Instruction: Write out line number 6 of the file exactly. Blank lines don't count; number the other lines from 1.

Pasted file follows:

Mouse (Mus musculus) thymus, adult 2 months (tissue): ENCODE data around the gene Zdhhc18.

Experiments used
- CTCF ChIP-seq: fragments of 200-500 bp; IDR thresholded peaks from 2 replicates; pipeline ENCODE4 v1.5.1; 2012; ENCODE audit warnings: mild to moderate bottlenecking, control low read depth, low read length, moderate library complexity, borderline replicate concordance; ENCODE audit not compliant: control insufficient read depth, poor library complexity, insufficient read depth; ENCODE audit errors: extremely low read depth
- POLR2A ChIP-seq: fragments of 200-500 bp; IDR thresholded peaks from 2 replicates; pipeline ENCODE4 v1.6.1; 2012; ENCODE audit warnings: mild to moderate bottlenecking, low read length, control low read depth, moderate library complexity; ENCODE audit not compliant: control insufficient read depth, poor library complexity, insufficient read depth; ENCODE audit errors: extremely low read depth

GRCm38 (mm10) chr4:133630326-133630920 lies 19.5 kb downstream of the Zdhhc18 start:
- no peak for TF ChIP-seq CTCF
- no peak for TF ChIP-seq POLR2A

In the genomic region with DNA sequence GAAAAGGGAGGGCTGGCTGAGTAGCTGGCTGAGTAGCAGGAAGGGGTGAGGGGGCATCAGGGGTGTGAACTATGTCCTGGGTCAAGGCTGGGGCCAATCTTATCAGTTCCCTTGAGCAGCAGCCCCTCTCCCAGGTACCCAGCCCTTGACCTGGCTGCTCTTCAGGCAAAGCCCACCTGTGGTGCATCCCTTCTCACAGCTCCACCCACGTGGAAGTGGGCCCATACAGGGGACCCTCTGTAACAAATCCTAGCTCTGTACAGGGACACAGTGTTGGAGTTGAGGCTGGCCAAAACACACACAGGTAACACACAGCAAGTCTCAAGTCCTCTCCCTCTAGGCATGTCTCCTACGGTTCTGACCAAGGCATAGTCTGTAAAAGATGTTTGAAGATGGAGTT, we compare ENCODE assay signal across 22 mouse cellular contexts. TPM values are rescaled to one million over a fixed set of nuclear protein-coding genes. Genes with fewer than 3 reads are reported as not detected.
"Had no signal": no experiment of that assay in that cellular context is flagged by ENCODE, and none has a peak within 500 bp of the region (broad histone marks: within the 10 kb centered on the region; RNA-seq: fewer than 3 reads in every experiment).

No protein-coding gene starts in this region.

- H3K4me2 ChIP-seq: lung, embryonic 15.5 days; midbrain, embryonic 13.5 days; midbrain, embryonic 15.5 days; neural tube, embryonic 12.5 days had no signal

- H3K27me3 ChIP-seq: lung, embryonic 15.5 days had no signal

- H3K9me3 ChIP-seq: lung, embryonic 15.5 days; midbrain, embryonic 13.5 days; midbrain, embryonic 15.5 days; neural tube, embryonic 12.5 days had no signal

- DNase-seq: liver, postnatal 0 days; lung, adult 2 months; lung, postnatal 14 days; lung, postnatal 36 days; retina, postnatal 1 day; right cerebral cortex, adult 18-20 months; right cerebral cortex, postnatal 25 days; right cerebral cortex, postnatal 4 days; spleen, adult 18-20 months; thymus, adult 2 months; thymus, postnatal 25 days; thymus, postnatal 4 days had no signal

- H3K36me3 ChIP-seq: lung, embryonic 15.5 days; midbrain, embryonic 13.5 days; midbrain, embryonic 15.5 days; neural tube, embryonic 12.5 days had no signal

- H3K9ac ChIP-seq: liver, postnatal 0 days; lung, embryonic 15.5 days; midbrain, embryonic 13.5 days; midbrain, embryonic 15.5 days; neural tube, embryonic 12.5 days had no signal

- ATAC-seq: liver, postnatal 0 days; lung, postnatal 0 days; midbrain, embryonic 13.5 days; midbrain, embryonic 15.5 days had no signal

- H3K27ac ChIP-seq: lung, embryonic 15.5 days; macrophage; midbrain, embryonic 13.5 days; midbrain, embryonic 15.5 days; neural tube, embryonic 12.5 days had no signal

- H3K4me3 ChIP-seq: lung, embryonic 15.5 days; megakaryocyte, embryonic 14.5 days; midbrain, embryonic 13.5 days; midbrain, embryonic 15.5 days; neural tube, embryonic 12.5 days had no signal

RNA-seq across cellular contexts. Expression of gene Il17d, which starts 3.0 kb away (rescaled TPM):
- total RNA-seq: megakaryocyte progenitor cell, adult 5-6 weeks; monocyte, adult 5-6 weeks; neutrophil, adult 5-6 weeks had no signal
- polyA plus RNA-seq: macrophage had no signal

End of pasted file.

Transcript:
- no peak for TF ChIP-seq CTCF